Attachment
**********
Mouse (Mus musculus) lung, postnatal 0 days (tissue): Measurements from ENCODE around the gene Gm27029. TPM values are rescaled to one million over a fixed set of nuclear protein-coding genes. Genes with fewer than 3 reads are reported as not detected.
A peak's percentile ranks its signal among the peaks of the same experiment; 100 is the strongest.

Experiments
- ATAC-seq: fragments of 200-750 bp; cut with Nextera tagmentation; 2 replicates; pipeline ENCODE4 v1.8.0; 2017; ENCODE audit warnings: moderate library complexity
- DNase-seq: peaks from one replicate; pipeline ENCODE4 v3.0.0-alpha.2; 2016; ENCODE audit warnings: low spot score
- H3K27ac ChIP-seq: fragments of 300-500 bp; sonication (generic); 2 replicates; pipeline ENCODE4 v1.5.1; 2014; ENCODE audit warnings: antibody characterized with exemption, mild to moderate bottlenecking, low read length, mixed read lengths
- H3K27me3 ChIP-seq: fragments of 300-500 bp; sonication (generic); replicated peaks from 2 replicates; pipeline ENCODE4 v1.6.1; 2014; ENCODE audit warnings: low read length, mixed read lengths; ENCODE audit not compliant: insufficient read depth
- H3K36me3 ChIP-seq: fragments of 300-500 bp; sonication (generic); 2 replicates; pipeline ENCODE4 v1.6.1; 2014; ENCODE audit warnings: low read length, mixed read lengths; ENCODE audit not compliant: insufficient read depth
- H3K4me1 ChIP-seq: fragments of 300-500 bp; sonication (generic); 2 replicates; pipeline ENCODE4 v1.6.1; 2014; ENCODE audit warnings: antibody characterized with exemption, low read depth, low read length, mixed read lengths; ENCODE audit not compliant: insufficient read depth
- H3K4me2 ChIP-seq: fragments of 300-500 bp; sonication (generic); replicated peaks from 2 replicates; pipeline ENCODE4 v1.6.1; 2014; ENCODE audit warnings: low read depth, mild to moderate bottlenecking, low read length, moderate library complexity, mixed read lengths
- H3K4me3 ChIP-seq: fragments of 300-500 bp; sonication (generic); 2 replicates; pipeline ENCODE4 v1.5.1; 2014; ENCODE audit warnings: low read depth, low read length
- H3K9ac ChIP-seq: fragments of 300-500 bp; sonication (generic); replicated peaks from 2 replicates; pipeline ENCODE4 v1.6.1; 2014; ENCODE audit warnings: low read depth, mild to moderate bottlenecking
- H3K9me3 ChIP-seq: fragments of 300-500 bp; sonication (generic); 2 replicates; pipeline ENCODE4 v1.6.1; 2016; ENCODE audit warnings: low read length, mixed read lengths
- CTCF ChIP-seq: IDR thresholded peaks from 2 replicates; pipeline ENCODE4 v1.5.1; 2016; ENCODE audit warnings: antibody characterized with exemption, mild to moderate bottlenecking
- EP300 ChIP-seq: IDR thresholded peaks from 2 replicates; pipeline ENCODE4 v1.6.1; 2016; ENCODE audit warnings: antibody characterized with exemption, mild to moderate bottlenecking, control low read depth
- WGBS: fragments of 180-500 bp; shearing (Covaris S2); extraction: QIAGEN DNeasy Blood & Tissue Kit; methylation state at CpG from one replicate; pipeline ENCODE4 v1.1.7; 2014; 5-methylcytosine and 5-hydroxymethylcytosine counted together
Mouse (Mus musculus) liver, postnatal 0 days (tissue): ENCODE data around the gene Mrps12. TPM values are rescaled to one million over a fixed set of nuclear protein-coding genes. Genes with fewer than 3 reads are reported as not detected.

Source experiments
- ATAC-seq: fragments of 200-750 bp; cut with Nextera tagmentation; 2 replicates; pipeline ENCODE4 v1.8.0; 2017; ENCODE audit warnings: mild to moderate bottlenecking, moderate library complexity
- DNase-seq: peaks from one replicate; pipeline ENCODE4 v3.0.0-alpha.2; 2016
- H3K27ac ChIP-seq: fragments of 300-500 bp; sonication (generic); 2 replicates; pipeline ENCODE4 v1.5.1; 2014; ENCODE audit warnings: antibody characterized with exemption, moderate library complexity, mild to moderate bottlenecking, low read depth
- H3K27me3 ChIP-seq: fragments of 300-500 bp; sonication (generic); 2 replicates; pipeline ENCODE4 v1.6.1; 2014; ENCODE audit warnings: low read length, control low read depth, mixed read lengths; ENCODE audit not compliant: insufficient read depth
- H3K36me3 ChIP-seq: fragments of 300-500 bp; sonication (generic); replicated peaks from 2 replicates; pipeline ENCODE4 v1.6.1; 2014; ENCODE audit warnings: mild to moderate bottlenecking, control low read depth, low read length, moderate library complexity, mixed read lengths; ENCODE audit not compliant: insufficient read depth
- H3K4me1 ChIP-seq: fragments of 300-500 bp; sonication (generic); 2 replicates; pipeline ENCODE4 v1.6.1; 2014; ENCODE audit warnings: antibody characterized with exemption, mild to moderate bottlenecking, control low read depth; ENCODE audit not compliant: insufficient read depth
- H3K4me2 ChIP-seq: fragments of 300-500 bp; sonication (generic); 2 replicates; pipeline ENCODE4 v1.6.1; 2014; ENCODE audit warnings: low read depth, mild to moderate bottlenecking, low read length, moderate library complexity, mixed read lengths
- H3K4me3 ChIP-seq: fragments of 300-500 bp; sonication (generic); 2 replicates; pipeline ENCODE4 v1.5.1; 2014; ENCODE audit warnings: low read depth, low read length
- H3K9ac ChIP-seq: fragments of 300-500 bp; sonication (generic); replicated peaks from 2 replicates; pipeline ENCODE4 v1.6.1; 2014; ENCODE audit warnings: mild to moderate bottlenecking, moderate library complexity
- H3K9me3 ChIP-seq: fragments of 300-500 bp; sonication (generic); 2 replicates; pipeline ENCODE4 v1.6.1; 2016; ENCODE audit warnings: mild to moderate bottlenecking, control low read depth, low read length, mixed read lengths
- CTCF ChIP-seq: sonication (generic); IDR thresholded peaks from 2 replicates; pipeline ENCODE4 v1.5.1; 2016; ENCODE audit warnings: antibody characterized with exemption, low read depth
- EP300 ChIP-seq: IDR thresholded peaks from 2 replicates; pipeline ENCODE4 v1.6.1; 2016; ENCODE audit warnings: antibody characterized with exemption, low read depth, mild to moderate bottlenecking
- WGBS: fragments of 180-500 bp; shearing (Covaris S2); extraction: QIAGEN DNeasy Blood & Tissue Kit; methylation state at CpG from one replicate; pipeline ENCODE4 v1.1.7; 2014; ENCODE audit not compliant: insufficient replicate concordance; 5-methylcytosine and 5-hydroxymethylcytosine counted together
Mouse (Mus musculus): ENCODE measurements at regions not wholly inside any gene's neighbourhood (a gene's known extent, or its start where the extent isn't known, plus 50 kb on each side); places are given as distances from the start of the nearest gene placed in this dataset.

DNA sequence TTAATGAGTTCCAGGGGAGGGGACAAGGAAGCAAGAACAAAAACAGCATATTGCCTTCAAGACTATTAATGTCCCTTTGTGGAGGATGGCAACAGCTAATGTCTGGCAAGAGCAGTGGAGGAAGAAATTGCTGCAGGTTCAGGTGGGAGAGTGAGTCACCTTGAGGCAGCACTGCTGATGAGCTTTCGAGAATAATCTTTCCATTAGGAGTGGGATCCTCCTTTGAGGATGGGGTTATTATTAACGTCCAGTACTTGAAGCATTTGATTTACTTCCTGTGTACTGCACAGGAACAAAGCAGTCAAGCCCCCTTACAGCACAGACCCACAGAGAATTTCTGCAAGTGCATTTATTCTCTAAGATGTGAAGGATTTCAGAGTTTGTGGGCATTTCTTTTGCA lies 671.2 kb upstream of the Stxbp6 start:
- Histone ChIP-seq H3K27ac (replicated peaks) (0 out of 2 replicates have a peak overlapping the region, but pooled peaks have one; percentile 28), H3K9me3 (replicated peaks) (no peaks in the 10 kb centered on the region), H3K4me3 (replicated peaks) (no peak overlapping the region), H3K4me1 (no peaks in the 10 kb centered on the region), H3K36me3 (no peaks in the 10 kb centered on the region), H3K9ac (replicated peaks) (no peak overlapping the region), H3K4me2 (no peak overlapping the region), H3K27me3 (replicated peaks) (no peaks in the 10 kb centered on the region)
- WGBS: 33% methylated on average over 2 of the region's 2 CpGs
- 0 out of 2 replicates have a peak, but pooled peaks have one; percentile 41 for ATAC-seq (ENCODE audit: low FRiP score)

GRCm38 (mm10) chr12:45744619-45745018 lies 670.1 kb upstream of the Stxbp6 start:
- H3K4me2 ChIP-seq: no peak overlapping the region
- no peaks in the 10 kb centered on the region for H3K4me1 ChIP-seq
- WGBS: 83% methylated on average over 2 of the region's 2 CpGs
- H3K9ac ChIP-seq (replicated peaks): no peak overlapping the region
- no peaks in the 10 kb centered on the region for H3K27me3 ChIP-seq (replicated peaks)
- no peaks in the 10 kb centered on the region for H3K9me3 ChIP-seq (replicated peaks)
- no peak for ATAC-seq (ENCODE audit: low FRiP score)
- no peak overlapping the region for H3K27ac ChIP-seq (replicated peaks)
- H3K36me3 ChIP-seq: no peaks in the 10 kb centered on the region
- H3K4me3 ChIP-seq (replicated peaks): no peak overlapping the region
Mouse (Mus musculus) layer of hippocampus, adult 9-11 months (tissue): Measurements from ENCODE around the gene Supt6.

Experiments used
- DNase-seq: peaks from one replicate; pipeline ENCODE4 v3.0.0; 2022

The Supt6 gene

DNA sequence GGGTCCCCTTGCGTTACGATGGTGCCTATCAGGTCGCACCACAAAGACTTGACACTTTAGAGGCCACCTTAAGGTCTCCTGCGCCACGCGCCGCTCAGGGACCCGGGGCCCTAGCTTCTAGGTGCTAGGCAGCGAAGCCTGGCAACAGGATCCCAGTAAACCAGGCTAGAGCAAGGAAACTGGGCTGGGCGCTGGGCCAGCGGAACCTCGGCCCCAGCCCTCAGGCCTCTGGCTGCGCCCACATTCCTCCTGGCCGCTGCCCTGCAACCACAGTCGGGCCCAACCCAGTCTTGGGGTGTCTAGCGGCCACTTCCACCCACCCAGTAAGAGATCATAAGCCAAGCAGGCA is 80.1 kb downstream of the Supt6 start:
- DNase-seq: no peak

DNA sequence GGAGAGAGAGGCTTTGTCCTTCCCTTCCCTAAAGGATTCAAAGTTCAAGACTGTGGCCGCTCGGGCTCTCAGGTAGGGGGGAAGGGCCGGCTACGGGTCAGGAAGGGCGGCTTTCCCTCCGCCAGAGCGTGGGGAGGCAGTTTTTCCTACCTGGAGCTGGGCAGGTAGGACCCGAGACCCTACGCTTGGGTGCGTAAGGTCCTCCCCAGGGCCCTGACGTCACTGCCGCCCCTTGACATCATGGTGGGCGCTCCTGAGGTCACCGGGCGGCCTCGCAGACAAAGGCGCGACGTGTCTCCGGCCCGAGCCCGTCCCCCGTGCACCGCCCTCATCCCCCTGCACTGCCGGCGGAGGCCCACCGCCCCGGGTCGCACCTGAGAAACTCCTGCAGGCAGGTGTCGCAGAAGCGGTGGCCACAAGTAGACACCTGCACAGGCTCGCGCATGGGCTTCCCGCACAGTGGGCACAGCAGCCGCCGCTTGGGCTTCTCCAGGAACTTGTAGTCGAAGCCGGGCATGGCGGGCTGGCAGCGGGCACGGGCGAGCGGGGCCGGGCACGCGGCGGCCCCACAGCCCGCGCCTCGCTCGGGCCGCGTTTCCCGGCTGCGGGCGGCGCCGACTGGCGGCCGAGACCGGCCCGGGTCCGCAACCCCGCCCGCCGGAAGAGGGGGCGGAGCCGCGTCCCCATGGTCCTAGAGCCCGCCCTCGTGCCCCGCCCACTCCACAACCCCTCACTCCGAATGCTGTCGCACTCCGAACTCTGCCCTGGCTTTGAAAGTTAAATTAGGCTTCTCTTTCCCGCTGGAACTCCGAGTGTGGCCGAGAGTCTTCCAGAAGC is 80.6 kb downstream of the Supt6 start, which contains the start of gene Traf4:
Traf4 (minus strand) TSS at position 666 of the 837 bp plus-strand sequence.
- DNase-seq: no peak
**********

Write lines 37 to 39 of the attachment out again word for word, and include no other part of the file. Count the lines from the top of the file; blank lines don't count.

GRCm38 (mm10) chr12:45744619-45745018 lies 670.1 kb upstream of the Stxbp6 start:
- H3K4me2 ChIP-seq: no peak overlapping the region
- no peaks in the 10 kb centered on the region for H3K4me1 ChIP-seq